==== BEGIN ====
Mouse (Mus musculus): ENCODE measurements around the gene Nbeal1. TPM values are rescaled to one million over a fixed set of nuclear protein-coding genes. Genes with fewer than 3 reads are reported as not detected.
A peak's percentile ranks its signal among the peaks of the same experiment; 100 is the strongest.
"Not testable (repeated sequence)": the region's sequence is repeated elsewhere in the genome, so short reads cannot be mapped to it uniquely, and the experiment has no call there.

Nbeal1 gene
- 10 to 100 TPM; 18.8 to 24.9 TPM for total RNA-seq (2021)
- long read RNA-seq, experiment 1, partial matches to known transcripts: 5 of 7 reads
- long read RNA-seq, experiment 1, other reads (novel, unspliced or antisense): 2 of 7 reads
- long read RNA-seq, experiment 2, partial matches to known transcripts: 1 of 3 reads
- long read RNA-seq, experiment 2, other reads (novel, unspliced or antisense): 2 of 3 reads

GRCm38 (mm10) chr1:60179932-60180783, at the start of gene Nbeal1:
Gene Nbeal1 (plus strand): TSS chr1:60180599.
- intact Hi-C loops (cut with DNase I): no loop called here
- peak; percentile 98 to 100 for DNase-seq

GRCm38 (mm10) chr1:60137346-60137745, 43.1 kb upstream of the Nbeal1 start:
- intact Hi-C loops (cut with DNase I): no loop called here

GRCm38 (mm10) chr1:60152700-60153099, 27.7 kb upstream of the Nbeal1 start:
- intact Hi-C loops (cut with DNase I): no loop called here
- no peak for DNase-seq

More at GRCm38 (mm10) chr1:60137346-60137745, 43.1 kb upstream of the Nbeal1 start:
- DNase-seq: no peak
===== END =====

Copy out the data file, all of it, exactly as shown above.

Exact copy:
Mouse (Mus musculus): ENCODE measurements around the gene Nbeal1. TPM values are rescaled to one million over a fixed set of nuclear protein-coding genes. Genes with fewer than 3 reads are reported as not detected.
A peak's percentile ranks its signal among the peaks of the same experiment; 100 is the strongest.
"Not testable (repeated sequence)": the region's sequence is repeated elsewhere in the genome, so short reads cannot be mapped to it uniquely, and the experiment has no call there.

Nbeal1 gene
- 10 to 100 TPM; 18.8 to 24.9 TPM for total RNA-seq (2021)
- long read RNA-seq, experiment 1, partial matches to known transcripts: 5 of 7 reads
- long read RNA-seq, experiment 1, other reads (novel, unspliced or antisense): 2 of 7 reads
- long read RNA-seq, experiment 2, partial matches to known transcripts: 1 of 3 reads
- long read RNA-seq, experiment 2, other reads (novel, unspliced or antisense): 2 of 3 reads

GRCm38 (mm10) chr1:60179932-60180783, at the start of gene Nbeal1:
Gene Nbeal1 (plus strand): TSS chr1:60180599.
- intact Hi-C loops (cut with DNase I): no loop called here
- peak; percentile 98 to 100 for DNase-seq

GRCm38 (mm10) chr1:60137346-60137745, 43.1 kb upstream of the Nbeal1 start:
- intact Hi-C loops (cut with DNase I): no loop called here

GRCm38 (mm10) chr1:60152700-60153099, 27.7 kb upstream of the Nbeal1 start:
- intact Hi-C loops (cut with DNase I): no loop called here
- no peak for DNase-seq

More at GRCm38 (mm10) chr1:60137346-60137745, 43.1 kb upstream of the Nbeal1 start:
- DNase-seq: no peak